As I mentioned earlier, our family owes its sabbath practices almost solely to Barbara. She has fought for them in our home, and I have not always been cooperative. She wanted Sunday to be as God intended it—a day set apart to reflect and rest, to allow the soul to catch up with the body. I'll let her explain more of why the Sabbath is so important.
I (Barbara) find both parts of Exodus 34:21 intriguing. The first part is familiar: "You shall work six days, but on the seventh day you shall rest." However, we often overlook the second part: "Even during plowing time and harvest you shall rest." In other words, no matter how busy we are or how long the "to do" list is, we need a regular break. We're tempted to say, "I've got these few hours on Sunday afternoon. I could get a jump-start on the laundry, or I could run a couple of errands and catch up a bit." But if we compromise, we will miss what we desperately need the most—rest.
Dorothy Bass notes:
[In] The Overworked American, economist Juliet Schor reported that work hours and stress are up, and sleep and family time are down for all classes of employed Americans. Wives working outside the home return to find a "second shift" of housework awaiting them. Husbands add overtime or second jobs to their schedules. Single parents stretch in so many directions that they sometimes feel they can't manage. Simultaneously, all are bombarded by messages that urge them to spend more (and so, ultimately, work more), to keep their homes cleaner (standards keep rising), and to improve themselves as lovers, investors, parents, or athletes. Supposedly to make all this possible, grocery stores stay open all night long, and entertainment options are available around the clock. We live, says Schor, in "an economy and society that are demanding too much from people."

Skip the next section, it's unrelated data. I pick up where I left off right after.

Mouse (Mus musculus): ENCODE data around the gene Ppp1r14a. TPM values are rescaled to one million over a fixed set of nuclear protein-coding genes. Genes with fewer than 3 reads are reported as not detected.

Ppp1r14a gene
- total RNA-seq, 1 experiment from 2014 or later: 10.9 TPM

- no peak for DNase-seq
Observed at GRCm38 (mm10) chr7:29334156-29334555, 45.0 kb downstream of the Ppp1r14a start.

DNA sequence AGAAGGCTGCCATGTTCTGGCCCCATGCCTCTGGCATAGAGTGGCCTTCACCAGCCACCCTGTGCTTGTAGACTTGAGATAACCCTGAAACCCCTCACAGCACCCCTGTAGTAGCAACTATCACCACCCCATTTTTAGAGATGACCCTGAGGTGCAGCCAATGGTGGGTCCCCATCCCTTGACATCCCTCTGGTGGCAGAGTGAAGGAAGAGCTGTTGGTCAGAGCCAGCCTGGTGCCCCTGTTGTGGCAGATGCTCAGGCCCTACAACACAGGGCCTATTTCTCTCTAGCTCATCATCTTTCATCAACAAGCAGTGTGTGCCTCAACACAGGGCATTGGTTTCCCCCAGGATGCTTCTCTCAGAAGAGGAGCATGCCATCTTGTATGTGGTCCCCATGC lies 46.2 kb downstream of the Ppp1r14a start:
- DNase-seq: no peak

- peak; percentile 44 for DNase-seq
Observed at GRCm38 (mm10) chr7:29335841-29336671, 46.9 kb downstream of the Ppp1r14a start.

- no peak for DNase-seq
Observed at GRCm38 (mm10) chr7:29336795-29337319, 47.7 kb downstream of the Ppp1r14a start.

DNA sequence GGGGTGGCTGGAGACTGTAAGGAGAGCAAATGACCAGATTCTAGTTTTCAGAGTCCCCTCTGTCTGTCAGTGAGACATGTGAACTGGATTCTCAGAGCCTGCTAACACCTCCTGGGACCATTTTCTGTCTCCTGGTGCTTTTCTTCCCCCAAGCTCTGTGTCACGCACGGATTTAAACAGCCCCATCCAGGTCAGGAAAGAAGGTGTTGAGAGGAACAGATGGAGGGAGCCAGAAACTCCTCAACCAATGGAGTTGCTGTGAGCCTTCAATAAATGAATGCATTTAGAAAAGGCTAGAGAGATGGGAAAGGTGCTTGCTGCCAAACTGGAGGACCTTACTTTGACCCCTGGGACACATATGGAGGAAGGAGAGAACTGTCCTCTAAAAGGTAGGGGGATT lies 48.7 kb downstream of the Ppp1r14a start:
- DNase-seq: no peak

That accurately describes our culture today. We don't know how to slow down, take a day off, or rest. And I admit it's not easy for us as a large family, either. But I wanted our children to learn that something needs to be different about Sunday. I wanted them to learn the importance of rest, to have time to think, to be still. I didn't want our children to grow up and be so busy, they couldn't hear God speak to them.
Suggestions for successful Sabbath making
One author said about the Sabbath, "We would do well to heed three millennia of Jewish reflection on the Sabbath commandment. Not good are work and commerce and worry." That's a succinct summary of how "to do" Sabbath. Here are some other thoughts: